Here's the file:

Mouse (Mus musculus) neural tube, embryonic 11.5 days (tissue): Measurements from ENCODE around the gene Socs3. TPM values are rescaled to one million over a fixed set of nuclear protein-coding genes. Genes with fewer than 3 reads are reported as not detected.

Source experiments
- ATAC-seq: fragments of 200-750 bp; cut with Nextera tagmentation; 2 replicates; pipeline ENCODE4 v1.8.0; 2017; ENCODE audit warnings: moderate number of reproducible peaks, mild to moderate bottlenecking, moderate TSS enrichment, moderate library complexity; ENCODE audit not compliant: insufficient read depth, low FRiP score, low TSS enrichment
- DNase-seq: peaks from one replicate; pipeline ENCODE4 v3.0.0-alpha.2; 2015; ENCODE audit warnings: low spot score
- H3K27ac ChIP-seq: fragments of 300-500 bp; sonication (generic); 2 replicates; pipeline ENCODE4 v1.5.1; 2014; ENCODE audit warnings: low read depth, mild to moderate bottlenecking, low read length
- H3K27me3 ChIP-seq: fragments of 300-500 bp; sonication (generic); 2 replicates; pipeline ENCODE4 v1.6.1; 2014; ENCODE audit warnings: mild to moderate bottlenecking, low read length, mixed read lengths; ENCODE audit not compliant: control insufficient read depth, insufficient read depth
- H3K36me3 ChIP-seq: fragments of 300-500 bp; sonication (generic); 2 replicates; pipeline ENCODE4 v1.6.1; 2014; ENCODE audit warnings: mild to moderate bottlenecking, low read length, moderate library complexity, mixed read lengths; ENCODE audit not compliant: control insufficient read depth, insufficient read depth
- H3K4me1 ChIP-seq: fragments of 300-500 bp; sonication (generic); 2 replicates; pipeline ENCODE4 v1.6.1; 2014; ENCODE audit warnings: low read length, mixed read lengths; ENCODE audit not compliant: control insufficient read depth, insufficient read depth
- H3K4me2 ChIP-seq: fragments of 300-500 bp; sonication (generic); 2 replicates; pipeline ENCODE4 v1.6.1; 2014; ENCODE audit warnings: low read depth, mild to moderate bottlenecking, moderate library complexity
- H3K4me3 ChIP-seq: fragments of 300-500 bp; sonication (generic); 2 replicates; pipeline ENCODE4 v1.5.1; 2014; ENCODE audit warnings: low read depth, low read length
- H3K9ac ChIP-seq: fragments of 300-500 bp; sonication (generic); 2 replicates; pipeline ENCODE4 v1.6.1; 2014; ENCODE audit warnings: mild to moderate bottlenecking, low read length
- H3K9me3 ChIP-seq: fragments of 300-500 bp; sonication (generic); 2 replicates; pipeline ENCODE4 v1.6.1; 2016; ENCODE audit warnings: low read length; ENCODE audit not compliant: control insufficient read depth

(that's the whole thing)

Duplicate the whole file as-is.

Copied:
Mouse (Mus musculus) neural tube, embryonic 11.5 days (tissue): Measurements from ENCODE around the gene Socs3. TPM values are rescaled to one million over a fixed set of nuclear protein-coding genes. Genes with fewer than 3 reads are reported as not detected.

Source experiments
- ATAC-seq: fragments of 200-750 bp; cut with Nextera tagmentation; 2 replicates; pipeline ENCODE4 v1.8.0; 2017; ENCODE audit warnings: moderate number of reproducible peaks, mild to moderate bottlenecking, moderate TSS enrichment, moderate library complexity; ENCODE audit not compliant: insufficient read depth, low FRiP score, low TSS enrichment
- DNase-seq: peaks from one replicate; pipeline ENCODE4 v3.0.0-alpha.2; 2015; ENCODE audit warnings: low spot score
- H3K27ac ChIP-seq: fragments of 300-500 bp; sonication (generic); 2 replicates; pipeline ENCODE4 v1.5.1; 2014; ENCODE audit warnings: low read depth, mild to moderate bottlenecking, low read length
- H3K27me3 ChIP-seq: fragments of 300-500 bp; sonication (generic); 2 replicates; pipeline ENCODE4 v1.6.1; 2014; ENCODE audit warnings: mild to moderate bottlenecking, low read length, mixed read lengths; ENCODE audit not compliant: control insufficient read depth, insufficient read depth
- H3K36me3 ChIP-seq: fragments of 300-500 bp; sonication (generic); 2 replicates; pipeline ENCODE4 v1.6.1; 2014; ENCODE audit warnings: mild to moderate bottlenecking, low read length, moderate library complexity, mixed read lengths; ENCODE audit not compliant: control insufficient read depth, insufficient read depth
- H3K4me1 ChIP-seq: fragments of 300-500 bp; sonication (generic); 2 replicates; pipeline ENCODE4 v1.6.1; 2014; ENCODE audit warnings: low read length, mixed read lengths; ENCODE audit not compliant: control insufficient read depth, insufficient read depth
- H3K4me2 ChIP-seq: fragments of 300-500 bp; sonication (generic); 2 replicates; pipeline ENCODE4 v1.6.1; 2014; ENCODE audit warnings: low read depth, mild to moderate bottlenecking, moderate library complexity
- H3K4me3 ChIP-seq: fragments of 300-500 bp; sonication (generic); 2 replicates; pipeline ENCODE4 v1.5.1; 2014; ENCODE audit warnings: low read depth, low read length
- H3K9ac ChIP-seq: fragments of 300-500 bp; sonication (generic); 2 replicates; pipeline ENCODE4 v1.6.1; 2014; ENCODE audit warnings: mild to moderate bottlenecking, low read length
- H3K9me3 ChIP-seq: fragments of 300-500 bp; sonication (generic); 2 replicates; pipeline ENCODE4 v1.6.1; 2016; ENCODE audit warnings: low read length; ENCODE audit not compliant: control insufficient read depth